The historic town of Sukhothai (meaning "dawn of happiness") with related areas is a UNESCO World Heritage site. Sukhothai was founded in 1238 and was the capital of the first Kingdom of Siam.
Sukhothai Historical Park covers about 70 sq km and the ruins of about 200 temples can be found in the area. The park is divided into five zones and each of the zones has a separate entry ticket. The central zone is the first priority for all tourists as it was the royal part of the city and has most important temples in it. The four other zones (northern, eastern, western and southern) are less touristy than the central zone. The central zone can be easily covered by foot if you are in a decent shape but other zones cover large areas, so cycling around would be a better idea.
If you are going to visit Sukhothai just for one day or if you prefer slow pace of exploration (Sukhothai is perfect for that), the most important temples you should focus on are as follows.
The central zone is protected by a moat and contains 21 temples scattered in the area of 3 sq. km. The zone contains ponds covered with lotus flowers and lots of greenery making it a very picturesque place.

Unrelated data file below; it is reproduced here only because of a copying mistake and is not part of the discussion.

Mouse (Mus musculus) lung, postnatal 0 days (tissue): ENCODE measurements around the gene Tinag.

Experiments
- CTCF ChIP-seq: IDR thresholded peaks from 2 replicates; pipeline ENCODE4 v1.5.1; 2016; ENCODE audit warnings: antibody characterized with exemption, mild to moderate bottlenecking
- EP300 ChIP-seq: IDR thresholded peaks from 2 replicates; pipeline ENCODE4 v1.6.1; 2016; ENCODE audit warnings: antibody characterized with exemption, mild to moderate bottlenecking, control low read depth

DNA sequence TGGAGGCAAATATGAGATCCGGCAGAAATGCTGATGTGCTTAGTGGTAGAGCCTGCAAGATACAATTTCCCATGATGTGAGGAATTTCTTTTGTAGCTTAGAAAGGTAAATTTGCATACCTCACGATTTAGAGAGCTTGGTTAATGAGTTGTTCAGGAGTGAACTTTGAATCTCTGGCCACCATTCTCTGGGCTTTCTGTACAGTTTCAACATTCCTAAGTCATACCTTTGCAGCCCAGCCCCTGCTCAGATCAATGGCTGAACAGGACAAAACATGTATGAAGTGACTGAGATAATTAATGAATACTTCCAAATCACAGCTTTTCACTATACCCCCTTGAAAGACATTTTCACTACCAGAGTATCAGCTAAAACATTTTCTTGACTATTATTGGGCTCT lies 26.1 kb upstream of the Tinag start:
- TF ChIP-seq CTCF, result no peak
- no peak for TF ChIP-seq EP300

The spiritual focus of Sukhothai city was Wat Mahathat which is the greatest temple not only in the central zone but in all Sukhothai. This royal temple was founded by the first king of Sukhothai and later regularly expanded by successive rulers of the country.
Wat Mahathat contains a lotus bud shaped chedi (stupa), eight smaller stupas (four Lana style stupas and four Khmer style prangs), assembly hall (viharn) with seated Buddha Image and two 9 metre tall standing Buddha images on both sides of the main stupa in mandapas (square buildings).
Wat Si Sawai
One of the oldest temples in Sukhothai is Wat Si Sawai, temple located in the central zone, just south of Wat Mahathat. The temple was founded as Hindu Shrine and later adapted into a Buddhist temple.
Wat Si Sawai has three well-preserved Khmer style prangs excluding it from all other temples in the park.
Wat Trapang Ngoen
Another nice temple found in the central zone is Wat Trapang Ngoen, which was built in the 14th century, around the same time with Wat Mahathat. The temple is located just few hundred meters west of Wat Mahathat. Wat Trapang Ngoen means “silver lake temple”. The temple got its name from an artificial lake, named "Trapang Ngoen" (Silver Lake). The ordination hall of the temple was built on a small island in the middle of the lake.
Wat Trapang Ngoen consists of typical Sukhothai style central chedi (stupa) in the form of a closed lotus flower, the ruins of assembly hall (viharn) and a large Buddha image.
Wat Sa Si
Wat Sa Si is a small temple nicely situated in the middle of the lake just few hundred meters northwest of Wat Mahathat. The temple is one of the most picturesque places in Sukhothai. Wat Sa Si contains a Lanka styled stupa, an assembly hall (viharn) and a ordination hall on its own little island.